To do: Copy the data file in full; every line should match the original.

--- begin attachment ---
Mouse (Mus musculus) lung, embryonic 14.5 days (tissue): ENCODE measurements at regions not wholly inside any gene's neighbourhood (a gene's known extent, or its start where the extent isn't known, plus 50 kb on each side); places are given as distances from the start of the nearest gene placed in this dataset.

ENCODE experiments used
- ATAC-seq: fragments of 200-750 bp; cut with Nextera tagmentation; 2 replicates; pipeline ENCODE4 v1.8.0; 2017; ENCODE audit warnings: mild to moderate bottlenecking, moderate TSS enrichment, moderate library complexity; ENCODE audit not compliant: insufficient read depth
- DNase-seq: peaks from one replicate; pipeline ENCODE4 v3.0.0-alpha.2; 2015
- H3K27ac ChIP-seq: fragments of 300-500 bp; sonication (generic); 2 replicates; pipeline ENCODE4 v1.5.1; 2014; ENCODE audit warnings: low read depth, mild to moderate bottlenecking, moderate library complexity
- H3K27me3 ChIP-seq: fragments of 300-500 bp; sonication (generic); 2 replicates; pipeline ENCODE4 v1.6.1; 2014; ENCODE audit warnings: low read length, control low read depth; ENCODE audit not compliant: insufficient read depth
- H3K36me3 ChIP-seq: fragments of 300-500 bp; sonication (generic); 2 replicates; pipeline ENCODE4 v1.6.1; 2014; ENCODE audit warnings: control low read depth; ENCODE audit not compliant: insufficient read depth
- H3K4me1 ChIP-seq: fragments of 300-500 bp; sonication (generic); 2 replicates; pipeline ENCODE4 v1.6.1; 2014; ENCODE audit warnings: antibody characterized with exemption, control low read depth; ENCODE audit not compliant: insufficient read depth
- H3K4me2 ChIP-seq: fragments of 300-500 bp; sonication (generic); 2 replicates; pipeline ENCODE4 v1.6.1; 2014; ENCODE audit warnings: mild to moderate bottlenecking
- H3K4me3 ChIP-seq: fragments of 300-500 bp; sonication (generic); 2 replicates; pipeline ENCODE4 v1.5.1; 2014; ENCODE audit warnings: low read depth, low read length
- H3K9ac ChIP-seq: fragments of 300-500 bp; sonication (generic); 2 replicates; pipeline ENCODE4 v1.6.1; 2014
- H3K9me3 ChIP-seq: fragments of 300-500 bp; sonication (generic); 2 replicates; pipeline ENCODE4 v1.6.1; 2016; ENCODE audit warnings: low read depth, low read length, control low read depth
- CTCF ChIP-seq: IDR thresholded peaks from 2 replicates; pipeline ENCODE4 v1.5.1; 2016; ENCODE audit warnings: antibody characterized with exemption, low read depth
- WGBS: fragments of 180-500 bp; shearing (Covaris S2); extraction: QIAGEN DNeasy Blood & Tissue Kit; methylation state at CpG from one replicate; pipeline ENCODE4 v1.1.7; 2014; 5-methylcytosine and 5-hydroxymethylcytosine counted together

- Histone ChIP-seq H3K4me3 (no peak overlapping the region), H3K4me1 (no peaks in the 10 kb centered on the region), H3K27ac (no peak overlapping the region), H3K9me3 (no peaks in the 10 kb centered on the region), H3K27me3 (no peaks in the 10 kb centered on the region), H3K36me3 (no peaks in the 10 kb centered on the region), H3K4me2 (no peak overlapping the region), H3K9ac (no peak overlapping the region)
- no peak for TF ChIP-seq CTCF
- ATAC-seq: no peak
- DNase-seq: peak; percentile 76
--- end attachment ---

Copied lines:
Mouse (Mus musculus) lung, embryonic 14.5 days (tissue): ENCODE measurements at regions not wholly inside any gene's neighbourhood (a gene's known extent, or its start where the extent isn't known, plus 50 kb on each side); places are given as distances from the start of the nearest gene placed in this dataset.

ENCODE experiments used
- ATAC-seq: fragments of 200-750 bp; cut with Nextera tagmentation; 2 replicates; pipeline ENCODE4 v1.8.0; 2017; ENCODE audit warnings: mild to moderate bottlenecking, moderate TSS enrichment, moderate library complexity; ENCODE audit not compliant: insufficient read depth
- DNase-seq: peaks from one replicate; pipeline ENCODE4 v3.0.0-alpha.2; 2015
- H3K27ac ChIP-seq: fragments of 300-500 bp; sonication (generic); 2 replicates; pipeline ENCODE4 v1.5.1; 2014; ENCODE audit warnings: low read depth, mild to moderate bottlenecking, moderate library complexity
- H3K27me3 ChIP-seq: fragments of 300-500 bp; sonication (generic); 2 replicates; pipeline ENCODE4 v1.6.1; 2014; ENCODE audit warnings: low read length, control low read depth; ENCODE audit not compliant: insufficient read depth
- H3K36me3 ChIP-seq: fragments of 300-500 bp; sonication (generic); 2 replicates; pipeline ENCODE4 v1.6.1; 2014; ENCODE audit warnings: control low read depth; ENCODE audit not compliant: insufficient read depth
- H3K4me1 ChIP-seq: fragments of 300-500 bp; sonication (generic); 2 replicates; pipeline ENCODE4 v1.6.1; 2014; ENCODE audit warnings: antibody characterized with exemption, control low read depth; ENCODE audit not compliant: insufficient read depth
- H3K4me2 ChIP-seq: fragments of 300-500 bp; sonication (generic); 2 replicates; pipeline ENCODE4 v1.6.1; 2014; ENCODE audit warnings: mild to moderate bottlenecking
- H3K4me3 ChIP-seq: fragments of 300-500 bp; sonication (generic); 2 replicates; pipeline ENCODE4 v1.5.1; 2014; ENCODE audit warnings: low read depth, low read length
- H3K9ac ChIP-seq: fragments of 300-500 bp; sonication (generic); 2 replicates; pipeline ENCODE4 v1.6.1; 2014
- H3K9me3 ChIP-seq: fragments of 300-500 bp; sonication (generic); 2 replicates; pipeline ENCODE4 v1.6.1; 2016; ENCODE audit warnings: low read depth, low read length, control low read depth
- CTCF ChIP-seq: IDR thresholded peaks from 2 replicates; pipeline ENCODE4 v1.5.1; 2016; ENCODE audit warnings: antibody characterized with exemption, low read depth
- WGBS: fragments of 180-500 bp; shearing (Covaris S2); extraction: QIAGEN DNeasy Blood & Tissue Kit; methylation state at CpG from one replicate; pipeline ENCODE4 v1.1.7; 2014; 5-methylcytosine and 5-hydroxymethylcytosine counted together

- Histone ChIP-seq H3K4me3 (no peak overlapping the region), H3K4me1 (no peaks in the 10 kb centered on the region), H3K27ac (no peak overlapping the region), H3K9me3 (no peaks in the 10 kb centered on the region), H3K27me3 (no peaks in the 10 kb centered on the region), H3K36me3 (no peaks in the 10 kb centered on the region), H3K4me2 (no peak overlapping the region), H3K9ac (no peak overlapping the region)
- no peak for TF ChIP-seq CTCF
- ATAC-seq: no peak
- DNase-seq: peak; percentile 76